Nothing ever comes for free–OK, maybe un bicchierino di digestivo after your dinner at a really chill restaurant–but otherwise, nothing comes for free.
Bracelets and roses are the most common scams I’ve seen, though I’m sure there are more. If you accept the “gift,” you will then be haggled to pay for it with cash. Unless you really want it and have cash on you to pay for it, say no and walk away if you can.
Seriously, this is one of the most underrated things to know when visiting Venice. I see it happen all. the. time.
Be wary of cheap souvenir stores if you want something authentic to take home
Authentic Venetian Carnevale masks, delicate Murano glass, and beautiful Burano lace are some of the most famous souvenirs you can bring home from Venice. If you’re interested in bringing home a trinket that isn’t authentic, your best bet is a low-key souvenir shop or stand for cheap masks or other tchotchkes.
However, if you’re willing to pay for it a little more for authentic handcrafted souvenirs, you’re not going to find them at a cheap souvenir store.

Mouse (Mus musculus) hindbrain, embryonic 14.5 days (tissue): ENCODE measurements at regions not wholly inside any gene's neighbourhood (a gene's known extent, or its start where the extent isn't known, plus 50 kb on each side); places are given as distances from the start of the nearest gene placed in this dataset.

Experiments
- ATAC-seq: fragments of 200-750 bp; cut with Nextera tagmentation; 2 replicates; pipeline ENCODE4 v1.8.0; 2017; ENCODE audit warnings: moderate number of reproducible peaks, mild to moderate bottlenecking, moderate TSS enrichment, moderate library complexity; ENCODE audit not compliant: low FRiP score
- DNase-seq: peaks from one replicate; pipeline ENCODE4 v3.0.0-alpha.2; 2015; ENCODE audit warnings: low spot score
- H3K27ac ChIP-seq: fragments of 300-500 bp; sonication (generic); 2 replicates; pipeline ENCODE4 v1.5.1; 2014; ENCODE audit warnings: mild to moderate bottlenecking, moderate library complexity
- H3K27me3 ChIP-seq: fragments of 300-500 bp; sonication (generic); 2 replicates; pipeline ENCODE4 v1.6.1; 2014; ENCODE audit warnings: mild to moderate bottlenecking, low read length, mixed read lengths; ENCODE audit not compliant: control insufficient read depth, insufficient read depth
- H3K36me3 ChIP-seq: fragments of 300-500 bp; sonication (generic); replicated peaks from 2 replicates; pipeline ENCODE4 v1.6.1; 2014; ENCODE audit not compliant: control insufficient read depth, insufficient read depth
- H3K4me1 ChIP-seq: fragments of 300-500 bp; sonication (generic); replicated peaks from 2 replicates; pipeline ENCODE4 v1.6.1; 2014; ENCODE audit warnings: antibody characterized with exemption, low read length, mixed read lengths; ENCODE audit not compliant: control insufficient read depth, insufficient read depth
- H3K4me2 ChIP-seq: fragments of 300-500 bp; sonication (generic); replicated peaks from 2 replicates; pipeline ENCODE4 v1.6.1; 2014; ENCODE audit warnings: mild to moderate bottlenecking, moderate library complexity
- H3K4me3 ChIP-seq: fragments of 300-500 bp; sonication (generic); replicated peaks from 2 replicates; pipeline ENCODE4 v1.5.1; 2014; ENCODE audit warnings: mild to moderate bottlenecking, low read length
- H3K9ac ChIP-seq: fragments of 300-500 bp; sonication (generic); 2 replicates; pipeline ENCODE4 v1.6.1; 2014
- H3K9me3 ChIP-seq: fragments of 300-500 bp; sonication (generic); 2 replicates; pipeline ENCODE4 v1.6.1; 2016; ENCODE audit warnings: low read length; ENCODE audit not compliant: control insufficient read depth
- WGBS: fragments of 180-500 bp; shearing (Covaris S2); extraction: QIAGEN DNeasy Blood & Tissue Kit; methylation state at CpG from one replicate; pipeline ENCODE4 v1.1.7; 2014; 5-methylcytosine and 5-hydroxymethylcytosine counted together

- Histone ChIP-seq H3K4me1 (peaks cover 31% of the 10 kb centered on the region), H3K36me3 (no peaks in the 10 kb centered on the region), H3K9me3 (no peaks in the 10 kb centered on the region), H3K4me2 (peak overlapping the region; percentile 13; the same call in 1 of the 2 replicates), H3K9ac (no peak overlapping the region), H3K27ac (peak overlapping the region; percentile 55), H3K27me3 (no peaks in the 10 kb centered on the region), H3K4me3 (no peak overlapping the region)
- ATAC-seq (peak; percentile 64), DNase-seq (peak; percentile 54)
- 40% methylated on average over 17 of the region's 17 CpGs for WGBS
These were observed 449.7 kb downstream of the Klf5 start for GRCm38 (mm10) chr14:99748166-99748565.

Several shops throughout Venice are dedicated to selling the highest quality of handcrafted goods for Venetian masks, Murano glass, and even the Burano lace. And a few of my favorites include:
- Other unique Venetian souvenirs: Stamperia artigiana Marchi dal 1633
You can access the rest of Italy by using the high-speed trains available at Stazione di Venezia Santa Lucia
The Italian train system is an excellent method of public transportation. I highly recommend it for traveling from city to city, rather than renting a car.
Although you can’t take the train to Venetian islands like Murano, Burano, or Guidecca, you can easily travel from Venice to nearby destinations like Treviso, Padua, and Vicenza. Even Bologna, Lake Garda, Rome, and beyond are accessible from Venice’s train station. It’s truly the best way to travel around the country.
Or, if you plan on taking the bus in or out of Venice, Piazzale Roma is right next to the train station where you can catch your bus.
What do you think–is Venice worth visiting? Do you have any Venice travel tips and things to know before visiting Venice you’d like to share? If you’re interested in learning more, I have several travel guides on this magical city of Venice.